Canadian journalist Naomi Klein’s latest work, Doppelgangers: A Trip Into the Mirror World, is a peculiar mix of personal memoir, postmodern philosophy and historical survey. But it’s largely a brief against the American writer and activist Naomi Wolf and her fellow travelers in the “mirror world” of conspiracy-mongering.
“In my defence, it was never my intent to write this book,” she writes in the introduction. “I did not have time. No one asked me to. And several people strongly cautioned against it.” She should have listened. This isn’t a book that will likely age well.
The author relates how the public confusion between the two Naomis – which had previously just been annoying – became infuriating through the pandemic, when Wolf began fashioning herself as critic of Covid/vaccine mandates. By Klein’s own admission, her “obsession” with the “Other Naomi” was even getting a bit much for those in her personal orbit. Yet she persisted and has expanded it into a broader critique of our present disorder in Doppelgangers
To give the book some intellectual padding, Klein draws upon psychologist Sigmund Freud’s notion of ‘doubles’ leading to a sense of ‘the uncanny’: “that species of the frightening that goes back to what was once well known and had long been familiar,” he wrote.
Why do I get the feeling Klein herself has become uncanny? I’d almost be relieved to discover the brilliant author of No Logo and The Shock Doctrine was replaced by a simKlein – a clever algorithm that has captured her voice, but not her gift for sharp class and corporate analysis.
According to Klein, the “Other Naomi” is:
“…one of the most effective creators and disseminators of misinformation and disinformation about many of most urgent crises, and as someone who has seemingly helped inspire large numbers to take to the streets in rebellion against an almost wholly hallucinated “tyranny”….”
Klein writes that her Other’s antics make it “almost impossible to fully take her seriously,” adding, “Wolf may be a joke, but she’s not a funny one.” (I haven’t seen any response yet online from her target. Perhaps she’s weighing her legal options, or just choosing to avoid a transnational catfight.)
That said, Klein does manage to get in a few good – er, jabs– against Wolf and her media guru, former Trump advisor Steve Bannon. In between the rhetoric and outright howlers, there’s still some excellent observations in the book – for example, on branding in the age of social media, predatory capitalism, and the Israel/Palestine conflict. This is Naomi freaking Klein, after all. She’s incapable of writing a wooden sentence. And she hasn’t written an absolutely terrible book – just one that’s deeply wrong in key areas.
First of all, here’s what’s NOT in Doppelgangers.
For all the references to Covid “conspiracy” and “conspiracists” in the book, the names of the health freedom movement’s go-to scientists on mandates and mRNA jabs are strangely absent: Dr. Peter McCullough, Dr. Michael Yeadon, Dr. Pierre Kory, Dr. Meryl Nass, Dr. Jessica Rose, Dr. John Ioaniddis, Dr. Byram Bridle and many, many other immunologists, epidemiologists, virologists and cell biologists across the world.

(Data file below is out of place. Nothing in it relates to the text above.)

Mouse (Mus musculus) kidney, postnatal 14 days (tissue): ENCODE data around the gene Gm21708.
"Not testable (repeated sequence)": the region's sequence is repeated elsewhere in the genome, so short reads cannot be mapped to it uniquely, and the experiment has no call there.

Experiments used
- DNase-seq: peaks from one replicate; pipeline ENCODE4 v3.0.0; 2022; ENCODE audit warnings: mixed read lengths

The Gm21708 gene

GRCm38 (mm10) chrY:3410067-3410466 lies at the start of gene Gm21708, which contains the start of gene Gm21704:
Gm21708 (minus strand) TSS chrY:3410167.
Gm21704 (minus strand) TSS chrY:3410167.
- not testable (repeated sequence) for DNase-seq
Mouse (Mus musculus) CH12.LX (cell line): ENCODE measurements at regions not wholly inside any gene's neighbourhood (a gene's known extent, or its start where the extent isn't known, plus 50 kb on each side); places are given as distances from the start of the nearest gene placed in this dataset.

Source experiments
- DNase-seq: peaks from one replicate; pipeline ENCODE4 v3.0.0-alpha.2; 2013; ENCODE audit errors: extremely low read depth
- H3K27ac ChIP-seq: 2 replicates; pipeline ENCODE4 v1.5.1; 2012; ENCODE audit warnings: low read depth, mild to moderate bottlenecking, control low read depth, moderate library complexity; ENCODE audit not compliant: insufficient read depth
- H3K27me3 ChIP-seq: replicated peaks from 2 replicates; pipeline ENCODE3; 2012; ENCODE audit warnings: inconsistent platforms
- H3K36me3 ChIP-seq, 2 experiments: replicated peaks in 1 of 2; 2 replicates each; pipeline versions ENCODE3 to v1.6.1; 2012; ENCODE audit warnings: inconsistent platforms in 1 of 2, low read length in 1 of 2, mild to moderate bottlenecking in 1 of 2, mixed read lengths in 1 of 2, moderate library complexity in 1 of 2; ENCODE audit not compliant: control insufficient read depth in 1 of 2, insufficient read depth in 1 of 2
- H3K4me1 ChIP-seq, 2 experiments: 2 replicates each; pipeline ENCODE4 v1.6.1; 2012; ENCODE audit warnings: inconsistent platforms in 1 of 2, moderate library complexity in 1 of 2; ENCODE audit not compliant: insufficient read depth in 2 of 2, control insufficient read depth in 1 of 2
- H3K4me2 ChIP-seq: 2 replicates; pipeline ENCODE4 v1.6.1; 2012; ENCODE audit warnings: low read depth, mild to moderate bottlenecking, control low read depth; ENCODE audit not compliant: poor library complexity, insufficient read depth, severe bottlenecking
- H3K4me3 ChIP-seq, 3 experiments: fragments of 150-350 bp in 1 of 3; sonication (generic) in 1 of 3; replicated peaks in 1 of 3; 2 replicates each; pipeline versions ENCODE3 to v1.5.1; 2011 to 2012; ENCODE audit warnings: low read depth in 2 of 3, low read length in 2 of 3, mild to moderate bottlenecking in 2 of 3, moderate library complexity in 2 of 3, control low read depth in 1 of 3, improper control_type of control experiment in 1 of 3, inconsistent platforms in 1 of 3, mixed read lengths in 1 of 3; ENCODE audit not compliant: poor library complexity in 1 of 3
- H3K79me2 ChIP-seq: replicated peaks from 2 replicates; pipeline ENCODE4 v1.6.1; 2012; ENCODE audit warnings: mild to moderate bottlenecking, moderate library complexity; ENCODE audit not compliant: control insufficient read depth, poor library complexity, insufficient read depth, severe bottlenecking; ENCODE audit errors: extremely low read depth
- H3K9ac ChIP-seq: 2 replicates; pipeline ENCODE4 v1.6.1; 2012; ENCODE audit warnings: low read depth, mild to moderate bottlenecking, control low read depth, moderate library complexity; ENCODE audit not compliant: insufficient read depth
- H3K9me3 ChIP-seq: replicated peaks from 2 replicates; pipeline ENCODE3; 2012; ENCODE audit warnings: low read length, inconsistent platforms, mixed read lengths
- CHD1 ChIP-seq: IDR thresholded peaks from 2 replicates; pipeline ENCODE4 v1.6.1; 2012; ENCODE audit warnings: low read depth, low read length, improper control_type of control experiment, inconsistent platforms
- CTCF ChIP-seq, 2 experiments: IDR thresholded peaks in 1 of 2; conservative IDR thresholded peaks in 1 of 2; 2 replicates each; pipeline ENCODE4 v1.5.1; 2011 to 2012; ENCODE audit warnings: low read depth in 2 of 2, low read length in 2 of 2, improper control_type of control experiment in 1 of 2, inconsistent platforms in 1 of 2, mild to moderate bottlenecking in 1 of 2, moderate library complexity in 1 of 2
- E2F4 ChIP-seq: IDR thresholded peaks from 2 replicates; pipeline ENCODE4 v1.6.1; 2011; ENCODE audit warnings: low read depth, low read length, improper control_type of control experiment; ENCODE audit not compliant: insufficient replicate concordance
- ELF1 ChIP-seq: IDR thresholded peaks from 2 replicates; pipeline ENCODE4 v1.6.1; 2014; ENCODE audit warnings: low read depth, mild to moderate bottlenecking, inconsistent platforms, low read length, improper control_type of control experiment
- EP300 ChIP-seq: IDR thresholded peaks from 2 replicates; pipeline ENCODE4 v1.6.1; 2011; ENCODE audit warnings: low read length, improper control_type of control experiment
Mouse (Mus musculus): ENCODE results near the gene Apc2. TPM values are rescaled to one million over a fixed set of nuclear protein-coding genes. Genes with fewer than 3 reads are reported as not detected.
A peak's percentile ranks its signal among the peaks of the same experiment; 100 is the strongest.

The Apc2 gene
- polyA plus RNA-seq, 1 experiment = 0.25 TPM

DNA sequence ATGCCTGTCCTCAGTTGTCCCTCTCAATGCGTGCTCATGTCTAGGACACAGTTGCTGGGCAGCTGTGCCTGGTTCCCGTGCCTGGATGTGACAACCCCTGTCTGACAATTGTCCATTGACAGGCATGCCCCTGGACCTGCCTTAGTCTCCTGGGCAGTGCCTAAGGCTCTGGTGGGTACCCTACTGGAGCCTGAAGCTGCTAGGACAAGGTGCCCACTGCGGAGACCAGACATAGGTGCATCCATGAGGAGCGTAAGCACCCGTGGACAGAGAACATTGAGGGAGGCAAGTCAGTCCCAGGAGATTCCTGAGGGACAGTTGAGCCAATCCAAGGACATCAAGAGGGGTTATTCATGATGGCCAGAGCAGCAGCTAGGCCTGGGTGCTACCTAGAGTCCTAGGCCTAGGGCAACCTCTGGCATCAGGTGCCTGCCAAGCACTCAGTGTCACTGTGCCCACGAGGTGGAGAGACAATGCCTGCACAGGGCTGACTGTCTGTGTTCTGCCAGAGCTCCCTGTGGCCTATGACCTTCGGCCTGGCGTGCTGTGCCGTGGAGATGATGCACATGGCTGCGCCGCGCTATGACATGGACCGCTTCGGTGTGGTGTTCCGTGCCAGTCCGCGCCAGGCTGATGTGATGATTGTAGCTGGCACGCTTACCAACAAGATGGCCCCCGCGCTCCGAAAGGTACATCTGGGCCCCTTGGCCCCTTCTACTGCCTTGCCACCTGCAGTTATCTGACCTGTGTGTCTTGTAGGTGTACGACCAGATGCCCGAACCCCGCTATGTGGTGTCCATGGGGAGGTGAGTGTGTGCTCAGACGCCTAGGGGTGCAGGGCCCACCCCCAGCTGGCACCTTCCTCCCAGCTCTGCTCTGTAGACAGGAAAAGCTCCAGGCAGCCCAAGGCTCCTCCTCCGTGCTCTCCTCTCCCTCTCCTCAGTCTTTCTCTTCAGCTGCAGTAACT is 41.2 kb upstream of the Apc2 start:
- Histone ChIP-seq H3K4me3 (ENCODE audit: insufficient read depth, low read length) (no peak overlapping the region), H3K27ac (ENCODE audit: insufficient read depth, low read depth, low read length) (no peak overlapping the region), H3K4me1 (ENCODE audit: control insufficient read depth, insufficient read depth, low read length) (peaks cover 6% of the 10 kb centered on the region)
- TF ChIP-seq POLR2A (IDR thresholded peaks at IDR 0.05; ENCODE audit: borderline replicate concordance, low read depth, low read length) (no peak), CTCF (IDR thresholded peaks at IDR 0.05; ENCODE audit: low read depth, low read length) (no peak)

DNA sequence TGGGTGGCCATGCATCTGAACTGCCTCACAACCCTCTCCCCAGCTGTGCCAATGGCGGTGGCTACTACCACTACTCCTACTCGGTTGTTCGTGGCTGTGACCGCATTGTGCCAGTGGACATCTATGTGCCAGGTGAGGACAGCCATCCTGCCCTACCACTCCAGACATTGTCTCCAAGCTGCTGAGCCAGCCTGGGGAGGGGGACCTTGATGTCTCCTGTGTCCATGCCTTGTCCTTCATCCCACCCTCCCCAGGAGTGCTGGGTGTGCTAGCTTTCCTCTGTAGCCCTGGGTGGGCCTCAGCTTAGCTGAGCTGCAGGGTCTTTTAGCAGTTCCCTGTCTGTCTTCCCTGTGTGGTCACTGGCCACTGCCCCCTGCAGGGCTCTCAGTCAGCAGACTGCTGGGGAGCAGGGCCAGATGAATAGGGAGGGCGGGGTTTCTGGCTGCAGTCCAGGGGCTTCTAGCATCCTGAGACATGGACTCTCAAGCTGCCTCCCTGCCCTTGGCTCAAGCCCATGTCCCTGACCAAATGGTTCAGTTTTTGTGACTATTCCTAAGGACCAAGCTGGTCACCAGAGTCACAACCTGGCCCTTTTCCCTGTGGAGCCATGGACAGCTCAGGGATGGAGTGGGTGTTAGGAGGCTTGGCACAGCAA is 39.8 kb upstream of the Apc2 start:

As we know, their credentials were impeccable up until 2020, when they started questioning the Covid orthodoxy and were exiled to legacy press / social media Siberia.
Klein doesn’t address their claims, or bring up contrarian pieces from peer-reviewed publications like the British Medical Journal. In the hundreds of notes at the end of the book, there are CDC and WHO releases and a smattering of citations to refereed scientific journals. The vast bulk of the references are to mainstream media ‘fact-checked’ sources, in a Möbius strip of manufactured consent.
The “Other Naomi,” a journalist like herself, is easier game than dissident doctors and scientists – a wolf on a plateau populated by grizzlies and cougars. And for all the ink spent on the supposed conspiracy-mongering by Wolf, there is no critical engagement on the latter’s chief focus over the past half-year: the thousands upon thousands of Pfizer internal documents, full of damaging information, continuing to be released monthly under court order after the FDA initially protested it would take 75 years to process them all.
Nothing for 348 pages on The Great Barrington Declaration. Nothing on VAERS or the UK’s Yellow Card system. Nothing on Sweden’s social distancing results, Event 201, “gain of function research,” negative efficacy, nudge units, ivermectin meta-analysis, etc. etc. A better title for this book would have been Lacuna.
There are a few moments in the first part of the book book where Klein seems like she might touch on pandemic era propaganda. “Moreover, plenty of people, pregnant or not, have good reasons not to trust both Big Pharma and Big Government, let alone the two acting in coordination,” she accurately observes. But it all circles back to the predominant messaging: Masking good. Lockdowns good. Covid vaccines good.
Completely avoiding the matter of early COVID treatment protocols using ivermectin and other medications, the author cites math-modellers who estimated 250,000 deaths from Covid could have been prevented through vaccination. “The responsibility for the catastrophic loss rest, in significant part with the people who have spread dangerous lies about vaccines that, while not risk free, a remarkably safe and effective in reducing Covid severity.” [bold mine]